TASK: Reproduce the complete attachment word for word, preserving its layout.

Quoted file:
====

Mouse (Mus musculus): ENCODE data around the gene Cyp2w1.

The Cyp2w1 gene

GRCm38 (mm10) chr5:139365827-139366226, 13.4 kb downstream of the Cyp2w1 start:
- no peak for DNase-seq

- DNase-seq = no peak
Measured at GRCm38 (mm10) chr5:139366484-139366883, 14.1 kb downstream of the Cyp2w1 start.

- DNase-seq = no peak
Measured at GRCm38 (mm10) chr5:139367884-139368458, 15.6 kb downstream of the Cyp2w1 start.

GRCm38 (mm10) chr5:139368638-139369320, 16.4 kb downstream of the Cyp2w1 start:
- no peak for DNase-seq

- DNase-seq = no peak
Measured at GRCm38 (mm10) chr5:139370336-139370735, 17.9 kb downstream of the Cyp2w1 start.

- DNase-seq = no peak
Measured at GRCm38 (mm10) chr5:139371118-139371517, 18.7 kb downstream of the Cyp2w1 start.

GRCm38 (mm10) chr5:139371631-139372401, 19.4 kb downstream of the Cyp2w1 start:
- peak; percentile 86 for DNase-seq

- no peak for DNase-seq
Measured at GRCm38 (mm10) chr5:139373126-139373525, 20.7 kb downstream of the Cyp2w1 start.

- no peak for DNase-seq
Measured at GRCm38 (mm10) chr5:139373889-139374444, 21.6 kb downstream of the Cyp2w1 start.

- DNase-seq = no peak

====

Mouse (Mus musculus): ENCODE data around the gene Cyp2w1.

The Cyp2w1 gene

GRCm38 (mm10) chr5:139365827-139366226, 13.4 kb downstream of the Cyp2w1 start:
- no peak for DNase-seq

- DNase-seq = no peak
Measured at GRCm38 (mm10) chr5:139366484-139366883, 14.1 kb downstream of the Cyp2w1 start.

- DNase-seq = no peak
Measured at GRCm38 (mm10) chr5:139367884-139368458, 15.6 kb downstream of the Cyp2w1 start.

GRCm38 (mm10) chr5:139368638-139369320, 16.4 kb downstream of the Cyp2w1 start:
- no peak for DNase-seq

- DNase-seq = no peak
Measured at GRCm38 (mm10) chr5:139370336-139370735, 17.9 kb downstream of the Cyp2w1 start.

- DNase-seq = no peak
Measured at GRCm38 (mm10) chr5:139371118-139371517, 18.7 kb downstream of the Cyp2w1 start.

GRCm38 (mm10) chr5:139371631-139372401, 19.4 kb downstream of the Cyp2w1 start:
- peak; percentile 86 for DNase-seq

- no peak for DNase-seq
Measured at GRCm38 (mm10) chr5:139373126-139373525, 20.7 kb downstream of the Cyp2w1 start.

- no peak for DNase-seq
Measured at GRCm38 (mm10) chr5:139373889-139374444, 21.6 kb downstream of the Cyp2w1 start.

- DNase-seq = no peak